Vignettes of a South African Township called Mdantsane

Wednesday, October 8, 2014

Thursday, October 2, 2014

“Why Are You Here?”: Multiculturalism and Migration – A Study of Splinters of a Mirage Dawn: An Anthology of Migrant Poetry from South Africa - Femi Abodunrin


The primary aim of this study is to contextualise the African experience within the globalised context of the all-subsuming movement known as globalisation. With Africa itself – to paraphrase Manthia Diawara – often characterized as a continent sitting on top of infectious diseases, strangled by corruption and tribal vengeance, and populated by people with hands and mouths open to receive international aid – the migrant’s experience in South Africa provides a veritable ground to interrogate the intractable term known as globalisation or what Fredric Jameson has described as ‘a sign of the emergence of a new kind of social phenomenon, and one that falls outside the established academic disciplines’. Rodwell Makombe’s terse haiku-like poem entitled “Why are you here”, among other contributions in the anthology, Splinters of a Mirage Dawn, summarizes the migrant’s experience: “Please Sir, I can’t go back to that country/Look at the boils on my back/If you send me back there, they will finish me off”. Where “that country” is located remains an object of mere speculation but the migrant parades unabashedly the ‘boils on my back’ as an identity – an identity which the people ‘waiting to finish me off’ are ready to reinforce if ‘you send me back there’. To inhabit “riparian zones” as another contributor, Sarah Rowland Jones, has termed it, “….those which threaten infestation,/are subject to compulsory removal”. From this perspective, the study examines globalisation and the cultural, political and intellectual space it occupies, including the transcolonial situation it animates. Mapping the transcolonial situation, for example, implies an awareness of the local emergence of difference or what Jameson describes further as “specificity” against “the old universalism that so often underwrote an imperial knowledge/power system,” among other conceptual axes.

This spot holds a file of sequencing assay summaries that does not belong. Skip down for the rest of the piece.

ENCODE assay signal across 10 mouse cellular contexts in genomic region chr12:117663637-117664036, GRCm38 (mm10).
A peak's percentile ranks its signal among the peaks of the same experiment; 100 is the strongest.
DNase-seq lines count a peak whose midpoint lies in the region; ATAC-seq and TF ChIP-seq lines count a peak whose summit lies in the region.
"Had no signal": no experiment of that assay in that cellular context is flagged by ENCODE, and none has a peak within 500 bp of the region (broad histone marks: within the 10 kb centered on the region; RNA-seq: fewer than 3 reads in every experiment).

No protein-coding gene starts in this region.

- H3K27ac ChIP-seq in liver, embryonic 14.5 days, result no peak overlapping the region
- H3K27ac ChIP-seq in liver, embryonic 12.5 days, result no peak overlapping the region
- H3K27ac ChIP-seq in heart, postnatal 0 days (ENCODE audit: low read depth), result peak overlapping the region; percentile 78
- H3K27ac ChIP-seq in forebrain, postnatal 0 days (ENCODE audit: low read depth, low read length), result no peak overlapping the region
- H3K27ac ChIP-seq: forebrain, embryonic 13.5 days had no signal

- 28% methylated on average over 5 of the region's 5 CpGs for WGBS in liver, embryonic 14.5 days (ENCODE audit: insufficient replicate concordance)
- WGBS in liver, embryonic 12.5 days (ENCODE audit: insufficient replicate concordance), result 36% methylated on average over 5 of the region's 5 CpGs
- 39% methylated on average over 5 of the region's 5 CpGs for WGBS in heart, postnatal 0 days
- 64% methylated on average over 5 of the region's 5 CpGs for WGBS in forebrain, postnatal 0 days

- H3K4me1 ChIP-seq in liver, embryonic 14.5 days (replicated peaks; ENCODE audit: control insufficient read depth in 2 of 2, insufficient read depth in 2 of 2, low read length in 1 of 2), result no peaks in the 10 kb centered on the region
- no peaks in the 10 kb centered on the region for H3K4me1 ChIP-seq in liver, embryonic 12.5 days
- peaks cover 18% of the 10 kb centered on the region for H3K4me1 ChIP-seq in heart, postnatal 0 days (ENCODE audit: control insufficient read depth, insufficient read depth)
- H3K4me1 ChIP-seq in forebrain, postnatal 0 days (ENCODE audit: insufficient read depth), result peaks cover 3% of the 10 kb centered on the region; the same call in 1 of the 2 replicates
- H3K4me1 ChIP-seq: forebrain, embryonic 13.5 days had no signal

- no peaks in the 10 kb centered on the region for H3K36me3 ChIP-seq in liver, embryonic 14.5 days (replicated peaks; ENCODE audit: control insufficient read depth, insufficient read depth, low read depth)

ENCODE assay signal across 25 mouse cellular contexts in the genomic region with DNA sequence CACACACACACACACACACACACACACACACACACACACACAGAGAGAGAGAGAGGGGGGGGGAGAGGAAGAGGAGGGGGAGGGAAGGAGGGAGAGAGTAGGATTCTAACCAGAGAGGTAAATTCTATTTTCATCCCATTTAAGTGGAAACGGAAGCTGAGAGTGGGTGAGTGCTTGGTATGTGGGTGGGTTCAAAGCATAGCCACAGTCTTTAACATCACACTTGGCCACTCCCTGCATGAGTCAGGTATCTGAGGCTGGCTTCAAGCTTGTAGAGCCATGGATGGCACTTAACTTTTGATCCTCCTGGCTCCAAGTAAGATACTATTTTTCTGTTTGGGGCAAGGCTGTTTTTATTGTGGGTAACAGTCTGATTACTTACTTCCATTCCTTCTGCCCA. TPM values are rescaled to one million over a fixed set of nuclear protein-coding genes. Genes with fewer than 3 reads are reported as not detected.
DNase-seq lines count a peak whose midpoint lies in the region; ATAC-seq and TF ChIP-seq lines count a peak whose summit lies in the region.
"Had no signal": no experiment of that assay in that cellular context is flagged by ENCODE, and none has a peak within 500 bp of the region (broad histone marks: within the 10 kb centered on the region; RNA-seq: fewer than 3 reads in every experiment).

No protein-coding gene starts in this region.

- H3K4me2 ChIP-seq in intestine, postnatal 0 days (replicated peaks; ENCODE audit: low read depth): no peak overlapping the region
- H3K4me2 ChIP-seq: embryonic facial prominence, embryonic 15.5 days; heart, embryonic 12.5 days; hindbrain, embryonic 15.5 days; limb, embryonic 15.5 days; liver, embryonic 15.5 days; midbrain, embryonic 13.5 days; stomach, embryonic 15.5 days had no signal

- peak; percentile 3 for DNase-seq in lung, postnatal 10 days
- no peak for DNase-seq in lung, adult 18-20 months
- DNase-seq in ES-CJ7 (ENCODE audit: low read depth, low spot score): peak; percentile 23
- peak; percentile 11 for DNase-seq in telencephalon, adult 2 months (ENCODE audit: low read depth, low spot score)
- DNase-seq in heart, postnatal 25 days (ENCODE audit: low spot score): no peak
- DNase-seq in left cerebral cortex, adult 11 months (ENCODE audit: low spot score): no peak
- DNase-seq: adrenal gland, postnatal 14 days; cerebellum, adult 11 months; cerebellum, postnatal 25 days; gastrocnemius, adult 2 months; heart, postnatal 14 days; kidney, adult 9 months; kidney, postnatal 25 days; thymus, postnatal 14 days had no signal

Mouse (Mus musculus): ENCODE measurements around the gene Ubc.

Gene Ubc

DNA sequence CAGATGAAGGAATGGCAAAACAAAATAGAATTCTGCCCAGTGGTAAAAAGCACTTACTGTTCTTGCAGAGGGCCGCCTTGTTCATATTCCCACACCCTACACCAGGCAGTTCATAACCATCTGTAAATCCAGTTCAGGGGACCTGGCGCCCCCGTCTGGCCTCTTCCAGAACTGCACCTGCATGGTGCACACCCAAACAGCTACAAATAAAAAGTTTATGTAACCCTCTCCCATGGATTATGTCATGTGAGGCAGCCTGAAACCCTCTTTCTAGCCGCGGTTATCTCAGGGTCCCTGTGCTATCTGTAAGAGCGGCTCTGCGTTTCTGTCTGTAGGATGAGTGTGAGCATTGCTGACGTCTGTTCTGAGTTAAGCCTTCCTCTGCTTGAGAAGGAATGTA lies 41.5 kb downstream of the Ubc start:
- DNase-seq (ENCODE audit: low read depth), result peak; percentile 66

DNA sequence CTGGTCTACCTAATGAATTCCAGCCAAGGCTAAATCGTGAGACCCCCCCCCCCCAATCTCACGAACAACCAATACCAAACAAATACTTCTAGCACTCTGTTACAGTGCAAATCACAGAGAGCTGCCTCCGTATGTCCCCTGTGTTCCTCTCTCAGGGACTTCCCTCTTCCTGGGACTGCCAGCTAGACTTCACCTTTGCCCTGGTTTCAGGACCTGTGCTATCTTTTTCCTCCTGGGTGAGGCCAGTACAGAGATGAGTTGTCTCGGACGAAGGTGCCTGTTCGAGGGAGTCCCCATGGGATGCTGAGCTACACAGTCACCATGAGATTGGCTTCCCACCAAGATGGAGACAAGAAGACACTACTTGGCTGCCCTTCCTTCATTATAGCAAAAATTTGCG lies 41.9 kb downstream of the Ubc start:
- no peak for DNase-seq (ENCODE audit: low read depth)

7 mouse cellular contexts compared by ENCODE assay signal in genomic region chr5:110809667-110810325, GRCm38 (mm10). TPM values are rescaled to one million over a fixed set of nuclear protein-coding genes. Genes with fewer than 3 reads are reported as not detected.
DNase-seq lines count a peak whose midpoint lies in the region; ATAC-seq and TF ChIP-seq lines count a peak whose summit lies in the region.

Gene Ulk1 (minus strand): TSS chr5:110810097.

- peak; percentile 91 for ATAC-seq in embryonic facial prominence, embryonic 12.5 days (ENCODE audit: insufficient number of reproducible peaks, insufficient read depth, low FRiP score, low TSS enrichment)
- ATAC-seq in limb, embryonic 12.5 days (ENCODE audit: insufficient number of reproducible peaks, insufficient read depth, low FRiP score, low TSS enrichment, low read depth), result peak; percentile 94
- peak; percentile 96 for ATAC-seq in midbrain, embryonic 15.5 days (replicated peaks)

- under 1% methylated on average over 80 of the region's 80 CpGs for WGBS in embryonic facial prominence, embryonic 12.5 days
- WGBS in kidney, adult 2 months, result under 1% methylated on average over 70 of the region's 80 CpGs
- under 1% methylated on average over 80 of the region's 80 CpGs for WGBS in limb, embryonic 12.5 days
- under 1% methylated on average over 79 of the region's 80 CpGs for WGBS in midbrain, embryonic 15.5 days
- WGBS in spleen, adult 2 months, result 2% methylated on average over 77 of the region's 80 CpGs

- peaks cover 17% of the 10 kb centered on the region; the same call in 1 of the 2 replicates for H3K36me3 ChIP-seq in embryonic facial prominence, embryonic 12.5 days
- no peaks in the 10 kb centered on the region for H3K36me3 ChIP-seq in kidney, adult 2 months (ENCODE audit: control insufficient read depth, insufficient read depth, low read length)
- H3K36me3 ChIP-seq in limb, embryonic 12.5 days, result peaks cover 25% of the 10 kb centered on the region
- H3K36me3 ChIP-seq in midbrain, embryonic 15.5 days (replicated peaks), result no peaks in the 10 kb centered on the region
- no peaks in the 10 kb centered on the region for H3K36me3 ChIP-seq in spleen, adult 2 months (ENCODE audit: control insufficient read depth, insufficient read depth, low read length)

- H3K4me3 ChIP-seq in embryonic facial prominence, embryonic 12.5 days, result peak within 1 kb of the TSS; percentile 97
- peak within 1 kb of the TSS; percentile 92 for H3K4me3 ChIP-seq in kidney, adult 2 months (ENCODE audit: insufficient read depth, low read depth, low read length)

Femi Abodunrin, PhD is a Professor in the Department of Languages, University of Limpopo, Sovenga, South Africa.
This paper was presented at the English Academy Conference for Southern Africa at Durban on 28 September 2014.

Key words: Globalisation; Migration, Multiculturalism, Transcolonial